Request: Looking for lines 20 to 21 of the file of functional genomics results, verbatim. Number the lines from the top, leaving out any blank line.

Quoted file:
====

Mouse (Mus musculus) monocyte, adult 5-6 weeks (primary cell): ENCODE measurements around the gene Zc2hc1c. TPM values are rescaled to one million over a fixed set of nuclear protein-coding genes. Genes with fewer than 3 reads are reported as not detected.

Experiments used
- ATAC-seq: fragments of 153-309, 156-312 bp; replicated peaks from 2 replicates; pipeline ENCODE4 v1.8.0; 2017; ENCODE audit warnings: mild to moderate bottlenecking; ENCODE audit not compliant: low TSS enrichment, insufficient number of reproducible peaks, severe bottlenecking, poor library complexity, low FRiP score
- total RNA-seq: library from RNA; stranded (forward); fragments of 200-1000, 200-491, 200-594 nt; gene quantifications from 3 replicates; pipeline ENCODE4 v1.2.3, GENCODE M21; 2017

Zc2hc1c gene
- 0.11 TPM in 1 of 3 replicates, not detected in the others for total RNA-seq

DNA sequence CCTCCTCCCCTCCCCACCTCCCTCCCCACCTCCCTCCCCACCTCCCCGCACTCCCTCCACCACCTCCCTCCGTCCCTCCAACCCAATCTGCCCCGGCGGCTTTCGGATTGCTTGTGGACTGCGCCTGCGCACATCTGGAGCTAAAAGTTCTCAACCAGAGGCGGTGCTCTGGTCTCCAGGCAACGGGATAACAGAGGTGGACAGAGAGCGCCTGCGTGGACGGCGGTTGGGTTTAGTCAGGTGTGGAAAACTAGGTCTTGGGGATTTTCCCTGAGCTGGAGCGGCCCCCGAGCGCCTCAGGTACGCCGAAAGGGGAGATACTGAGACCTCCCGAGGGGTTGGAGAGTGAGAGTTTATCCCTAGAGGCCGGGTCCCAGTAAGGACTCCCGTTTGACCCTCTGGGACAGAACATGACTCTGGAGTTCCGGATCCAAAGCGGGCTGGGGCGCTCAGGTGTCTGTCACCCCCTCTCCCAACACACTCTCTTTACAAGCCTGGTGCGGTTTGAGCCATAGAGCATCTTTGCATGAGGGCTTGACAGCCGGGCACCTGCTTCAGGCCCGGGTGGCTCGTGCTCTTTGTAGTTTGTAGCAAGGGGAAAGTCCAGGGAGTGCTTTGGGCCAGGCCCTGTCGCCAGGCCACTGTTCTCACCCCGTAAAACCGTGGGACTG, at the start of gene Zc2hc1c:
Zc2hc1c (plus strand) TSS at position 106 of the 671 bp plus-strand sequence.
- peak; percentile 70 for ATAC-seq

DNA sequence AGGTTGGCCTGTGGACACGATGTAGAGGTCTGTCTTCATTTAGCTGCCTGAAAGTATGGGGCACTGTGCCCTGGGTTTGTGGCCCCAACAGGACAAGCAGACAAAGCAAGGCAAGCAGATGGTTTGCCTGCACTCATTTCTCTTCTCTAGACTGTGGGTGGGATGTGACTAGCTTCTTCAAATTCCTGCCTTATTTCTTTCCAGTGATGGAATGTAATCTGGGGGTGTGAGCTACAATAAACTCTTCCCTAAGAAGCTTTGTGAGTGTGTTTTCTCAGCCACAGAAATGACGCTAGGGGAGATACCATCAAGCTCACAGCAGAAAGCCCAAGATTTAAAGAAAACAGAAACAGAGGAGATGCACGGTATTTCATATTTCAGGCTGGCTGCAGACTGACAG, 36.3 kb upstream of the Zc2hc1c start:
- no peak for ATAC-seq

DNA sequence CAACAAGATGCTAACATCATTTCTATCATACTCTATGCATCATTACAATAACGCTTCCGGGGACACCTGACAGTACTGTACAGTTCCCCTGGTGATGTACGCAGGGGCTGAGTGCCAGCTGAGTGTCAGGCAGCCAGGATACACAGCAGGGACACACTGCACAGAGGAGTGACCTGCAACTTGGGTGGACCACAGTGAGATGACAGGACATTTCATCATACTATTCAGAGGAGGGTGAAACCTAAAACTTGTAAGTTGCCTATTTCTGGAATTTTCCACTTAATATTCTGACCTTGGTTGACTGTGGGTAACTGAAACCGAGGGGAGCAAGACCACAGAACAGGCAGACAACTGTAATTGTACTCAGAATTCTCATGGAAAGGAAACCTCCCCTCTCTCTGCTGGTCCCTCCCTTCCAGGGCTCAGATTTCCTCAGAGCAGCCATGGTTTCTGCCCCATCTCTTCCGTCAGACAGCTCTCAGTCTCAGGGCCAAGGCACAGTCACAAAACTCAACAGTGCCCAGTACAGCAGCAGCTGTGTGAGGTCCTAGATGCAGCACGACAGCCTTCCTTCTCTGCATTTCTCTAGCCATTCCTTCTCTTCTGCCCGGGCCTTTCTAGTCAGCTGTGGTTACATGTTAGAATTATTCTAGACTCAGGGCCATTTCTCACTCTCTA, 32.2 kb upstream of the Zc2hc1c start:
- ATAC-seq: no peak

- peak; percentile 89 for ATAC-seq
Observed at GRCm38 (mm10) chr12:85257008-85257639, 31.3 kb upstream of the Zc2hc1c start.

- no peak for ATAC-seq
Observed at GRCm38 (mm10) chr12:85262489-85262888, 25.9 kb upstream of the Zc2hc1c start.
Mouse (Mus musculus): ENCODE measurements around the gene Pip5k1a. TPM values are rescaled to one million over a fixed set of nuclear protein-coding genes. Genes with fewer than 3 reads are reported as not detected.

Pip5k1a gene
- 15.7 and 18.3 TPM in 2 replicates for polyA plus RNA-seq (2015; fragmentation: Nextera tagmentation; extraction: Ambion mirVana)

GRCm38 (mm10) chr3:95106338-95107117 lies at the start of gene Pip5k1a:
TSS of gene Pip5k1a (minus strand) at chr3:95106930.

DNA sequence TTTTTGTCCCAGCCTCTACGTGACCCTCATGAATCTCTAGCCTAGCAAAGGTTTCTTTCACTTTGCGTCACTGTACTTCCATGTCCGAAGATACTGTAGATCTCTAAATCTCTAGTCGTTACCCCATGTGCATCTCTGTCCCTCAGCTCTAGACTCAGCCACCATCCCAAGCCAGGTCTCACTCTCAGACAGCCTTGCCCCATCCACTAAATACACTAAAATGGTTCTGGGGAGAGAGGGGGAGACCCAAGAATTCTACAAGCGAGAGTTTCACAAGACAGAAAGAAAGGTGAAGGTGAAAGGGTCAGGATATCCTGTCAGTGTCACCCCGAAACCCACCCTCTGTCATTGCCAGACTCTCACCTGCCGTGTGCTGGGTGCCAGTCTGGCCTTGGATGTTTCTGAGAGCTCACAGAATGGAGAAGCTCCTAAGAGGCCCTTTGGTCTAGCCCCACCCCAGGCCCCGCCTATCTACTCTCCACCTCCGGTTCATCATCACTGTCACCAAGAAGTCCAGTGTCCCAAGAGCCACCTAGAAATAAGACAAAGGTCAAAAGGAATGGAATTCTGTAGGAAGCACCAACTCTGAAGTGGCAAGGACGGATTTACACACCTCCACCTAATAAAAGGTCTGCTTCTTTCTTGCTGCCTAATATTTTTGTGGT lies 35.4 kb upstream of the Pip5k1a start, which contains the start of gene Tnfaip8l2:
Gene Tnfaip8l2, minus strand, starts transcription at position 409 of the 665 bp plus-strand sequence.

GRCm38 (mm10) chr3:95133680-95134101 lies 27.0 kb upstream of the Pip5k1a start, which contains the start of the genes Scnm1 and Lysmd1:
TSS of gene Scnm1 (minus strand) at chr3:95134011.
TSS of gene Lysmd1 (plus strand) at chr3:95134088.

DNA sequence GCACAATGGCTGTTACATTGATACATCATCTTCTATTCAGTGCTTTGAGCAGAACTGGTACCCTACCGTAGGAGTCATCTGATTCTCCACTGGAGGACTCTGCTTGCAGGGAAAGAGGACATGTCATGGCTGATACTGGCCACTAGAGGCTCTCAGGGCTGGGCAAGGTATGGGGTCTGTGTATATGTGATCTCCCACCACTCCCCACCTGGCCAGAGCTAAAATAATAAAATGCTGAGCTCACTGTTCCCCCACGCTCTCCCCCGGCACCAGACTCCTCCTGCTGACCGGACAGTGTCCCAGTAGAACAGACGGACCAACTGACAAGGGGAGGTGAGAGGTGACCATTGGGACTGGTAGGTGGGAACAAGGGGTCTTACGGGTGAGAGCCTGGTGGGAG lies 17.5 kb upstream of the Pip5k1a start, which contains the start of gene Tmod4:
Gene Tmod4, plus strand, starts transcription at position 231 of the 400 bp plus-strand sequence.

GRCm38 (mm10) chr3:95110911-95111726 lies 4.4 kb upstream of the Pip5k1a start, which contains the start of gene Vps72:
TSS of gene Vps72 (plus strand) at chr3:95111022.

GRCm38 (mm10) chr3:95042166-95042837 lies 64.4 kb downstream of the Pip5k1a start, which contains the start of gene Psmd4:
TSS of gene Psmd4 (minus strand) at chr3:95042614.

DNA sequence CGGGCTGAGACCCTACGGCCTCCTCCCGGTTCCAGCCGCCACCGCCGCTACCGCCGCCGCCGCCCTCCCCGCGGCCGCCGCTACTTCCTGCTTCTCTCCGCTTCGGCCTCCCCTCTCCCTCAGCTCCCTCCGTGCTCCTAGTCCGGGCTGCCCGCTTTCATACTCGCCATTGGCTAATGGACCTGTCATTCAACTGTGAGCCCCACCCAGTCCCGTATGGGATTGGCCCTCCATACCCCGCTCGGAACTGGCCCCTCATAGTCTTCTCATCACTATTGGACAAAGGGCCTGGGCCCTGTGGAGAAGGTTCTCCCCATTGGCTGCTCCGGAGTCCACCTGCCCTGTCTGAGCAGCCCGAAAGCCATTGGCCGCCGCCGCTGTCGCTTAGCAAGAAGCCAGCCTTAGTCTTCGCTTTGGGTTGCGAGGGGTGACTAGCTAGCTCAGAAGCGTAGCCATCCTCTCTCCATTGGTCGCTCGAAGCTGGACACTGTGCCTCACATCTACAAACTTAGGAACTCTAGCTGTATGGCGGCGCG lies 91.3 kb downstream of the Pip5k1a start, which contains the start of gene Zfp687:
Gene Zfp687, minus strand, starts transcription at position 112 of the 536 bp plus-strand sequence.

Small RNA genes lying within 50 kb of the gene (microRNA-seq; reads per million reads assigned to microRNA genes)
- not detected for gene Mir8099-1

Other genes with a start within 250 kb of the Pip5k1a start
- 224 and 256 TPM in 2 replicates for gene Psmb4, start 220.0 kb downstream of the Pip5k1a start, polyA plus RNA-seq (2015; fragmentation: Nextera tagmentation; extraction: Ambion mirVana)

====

- 15.7 and 18.3 TPM in 2 replicates for polyA plus RNA-seq (2015; fragmentation: Nextera tagmentation; extraction: Ambion mirVana)

GRCm38 (mm10) chr3:95106338-95107117 lies at the start of gene Pip5k1a: